Incorporating the inventive techniques and tracking methods described herein in managing delivery/modification would provide various advantages, including earlier detection of treatment deviations, allowing earlier remedial measures to be taken, if necessary, to avoid undesirable treatment outcomes and preservation of initial treatment goals, thereby ultimately allowing for more effective treatment and better clinical outcomes. Furthermore, treatment efficiency and efficacy can be increased by better avoidance of inefficient and/or undesirable treatment “detours.” Additionally, improved monitoring and tracking, as described, is more objective and reliable, and less qualitative in nature than the common practice of visually identifying off-track progress. This reduces the inter-clinician variability and reduces the dependency of accurate detection on clinician experience. As such, currently described inventive methods and techniques can inspire more confidence in both patients and practitioners, including practitioners that may be less experienced with a given treatment method and/or less confident in their abilities to clinically detect off-track progression, or even more experienced practitioners who desire more detailed monitoring, for example, in cases involving more difficult and/or less predictable movements.
Referring now to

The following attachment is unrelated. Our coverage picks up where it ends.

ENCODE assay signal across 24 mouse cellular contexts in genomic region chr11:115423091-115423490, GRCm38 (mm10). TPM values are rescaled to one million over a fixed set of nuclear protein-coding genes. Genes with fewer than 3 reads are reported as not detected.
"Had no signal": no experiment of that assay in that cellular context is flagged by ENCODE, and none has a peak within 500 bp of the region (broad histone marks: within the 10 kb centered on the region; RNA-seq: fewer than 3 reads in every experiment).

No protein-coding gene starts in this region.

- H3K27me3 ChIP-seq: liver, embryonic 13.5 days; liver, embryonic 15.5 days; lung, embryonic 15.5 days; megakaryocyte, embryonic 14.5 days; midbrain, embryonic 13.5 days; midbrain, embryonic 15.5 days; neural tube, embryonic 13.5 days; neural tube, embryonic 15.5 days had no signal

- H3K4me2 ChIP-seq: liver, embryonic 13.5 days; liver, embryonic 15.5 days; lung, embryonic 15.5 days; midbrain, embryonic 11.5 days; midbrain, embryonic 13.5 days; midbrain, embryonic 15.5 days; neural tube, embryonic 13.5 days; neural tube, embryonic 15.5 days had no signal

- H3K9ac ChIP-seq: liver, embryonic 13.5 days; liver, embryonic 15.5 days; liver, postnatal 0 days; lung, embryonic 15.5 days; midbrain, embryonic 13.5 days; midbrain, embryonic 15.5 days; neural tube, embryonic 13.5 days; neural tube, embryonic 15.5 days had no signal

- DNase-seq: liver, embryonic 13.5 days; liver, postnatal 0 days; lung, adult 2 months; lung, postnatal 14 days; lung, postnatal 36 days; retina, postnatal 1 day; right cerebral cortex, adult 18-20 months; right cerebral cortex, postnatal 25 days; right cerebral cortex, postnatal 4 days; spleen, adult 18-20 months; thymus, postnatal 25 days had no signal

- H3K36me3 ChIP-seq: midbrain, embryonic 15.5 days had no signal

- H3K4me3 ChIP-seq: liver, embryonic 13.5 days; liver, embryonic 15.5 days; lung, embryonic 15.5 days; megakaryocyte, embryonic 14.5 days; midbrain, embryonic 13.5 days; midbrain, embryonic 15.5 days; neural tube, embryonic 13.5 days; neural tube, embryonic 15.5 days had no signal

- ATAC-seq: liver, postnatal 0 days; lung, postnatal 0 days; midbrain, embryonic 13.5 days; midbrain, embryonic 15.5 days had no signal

As set forth in the prior applications, each appliance may be configured so that its tooth-receiving cavity has a geometry corresponding to an intermediate or final tooth arrangement intended for the appliance. The patient's teeth are progressively repositioned from their initial tooth arrangement to a final tooth arrangement by placing a series of incremental position adjustment appliances over the patient's teeth. The adjustment appliances can be generated all at the same stage or in sets or batches, e.g., at the beginning of a stage of the treatment, and the patient wears each appliance until the pressure of each appliance on the teeth can no longer be felt or has resulted in the maximum allowable tooth movement for that given stage. A plurality of different appliances (e.g., a set) can be designed and even fabricated prior to the patient wearing any appliance of the plurality. At that point, the patient replaces the current appliance with the next appliance in the series until no more appliances remain. The appliances are generally not affixed to the teeth and the patient may place and replace the appliances at any time during the procedure. The final appliance or several appliances in the series may have a geometry or geometries selected to overcorrect the tooth arrangement, i.e., have a geometry which would (if fully achieved) move individual teeth beyond the tooth arrangement which has been selected as the “final.” Such over-correction may be desirable in order to offset potential relapse after the repositioning method has been terminated, i.e., to permit movement of individual teeth back toward their pre-corrected positions. Over-correction may also be beneficial to speed the rate of correction, i.e., by having an appliance with a geometry that is positioned beyond a desired intermediate or final position, the individual teeth will be shifted toward the position at a greater rate. In such cases, the use of an appliance can be terminated before the teeth reach the positions defined by the appliance.